Cognia expands presence in Scotland

Cognia Corp. is expanding its Scottish operations by hiring 50 new employees for a text mining team that will help identify information to include in databases for drug discovery researchers.

Lisa Espenschade
NEW YORK—Cognia Corp. is expanding its Scottish operations by hiring 50 new employees for a text mining team that will help identify information to include in data­bases for drug discovery researchers.
 
"We are basically building an operation there to leverage the technology that we've built with the University [of Edinburgh], to produce a variety of biological databases that will be used in drug discovery," says Bob Merold, Cognia's CEO.
 
Merold calls hiring 50 people by spring 2007 the "first leap forward" in Cognia's efforts to leverage its technologies and create 75 databases. Cognia's first database con­tains data about ubiquitin system molecules, and Merold intends to establish another 8 to 12 databases per year, initially for current areas of interest to drug researchers.
 
Cognia is collaborating with the University of Edinburgh through an agreement with ITI Life Sciences, an agency of the Scottish government that in 2005 committed £5.4 million over three years for development of text mining technology. "We are extremely pleased with the way the collab­oration between the teams at Edinburgh University and Cognia is operating and are delighted to report that all our challenging milestones have been met," said Alan Hale, ITI program manager, in a prepared state­ment. "This is a truly successful blending of academic and commercial excellence."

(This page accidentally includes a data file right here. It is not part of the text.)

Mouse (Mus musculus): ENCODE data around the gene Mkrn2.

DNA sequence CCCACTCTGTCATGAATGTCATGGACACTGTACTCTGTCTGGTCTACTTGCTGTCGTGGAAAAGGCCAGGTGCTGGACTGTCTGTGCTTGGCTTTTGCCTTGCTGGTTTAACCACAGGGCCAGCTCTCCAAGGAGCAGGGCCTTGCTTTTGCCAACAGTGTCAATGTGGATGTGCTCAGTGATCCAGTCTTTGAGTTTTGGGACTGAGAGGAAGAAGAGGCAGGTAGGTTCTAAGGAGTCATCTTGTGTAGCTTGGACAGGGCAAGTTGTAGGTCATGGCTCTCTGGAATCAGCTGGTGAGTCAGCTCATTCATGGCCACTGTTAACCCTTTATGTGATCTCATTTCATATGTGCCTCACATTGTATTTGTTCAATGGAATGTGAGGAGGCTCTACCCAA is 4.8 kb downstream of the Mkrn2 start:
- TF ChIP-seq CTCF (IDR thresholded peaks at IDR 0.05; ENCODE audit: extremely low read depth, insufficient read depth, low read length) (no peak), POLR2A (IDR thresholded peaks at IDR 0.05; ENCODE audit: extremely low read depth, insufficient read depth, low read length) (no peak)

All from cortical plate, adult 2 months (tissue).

Cognia will have the exclusive right to commercialize resulting intellectu­al property for life sciences, though ITI could license it to other orga­nizations for applications in other fields. The new IP will join Cognia's existing portfolio, says Merold.
 
Cognia is receiving additional Scottish government sponsorship, for creating quality jobs within an economic zone, through another agency's grant. Although Cognia will use venture capital to fund the effort, it will receive reimburse­ment. The arrangement, says Merold, "makes sure that you have to actually go through with the program and produce the job."
 
Rodrigo Barnes, project man­ager for Cognia's Scottish text mining project, says the medium-term R&D aspects of the work are appealing to job candidates. "This lets you do the science and still feeds back into the science process, so it's quite an attractive thing," he says. "A lot of science these days is information-driven, especially in life sciences, and it's a good position to be part of that." As Cognia's content needs grow, its original team of 10 in Scotland should expand, by next spring, to a curation team of 50, with a sup­port and technology group of 25 to 30 people.
 
Barnes is hiring a mixed group of software developers, biologists, and natural language processing specialists. "That way we can bring forward the technical solutions and also have an eye for what the science is and where the text min­ing aspect comes together." The University of Edinburgh's School of Informatics has a strong history in language technology and natu­ral language processing, he says.
 
Cognia's work in Scotland is only the beginning of its foray into the United Kingdom: Merold hopes to establish an office in Cambridge, England, to service a cluster of biotech companies. "It would be logical to open an office there, probably in the early part of 2007. So we will."

Lisa Espenschade

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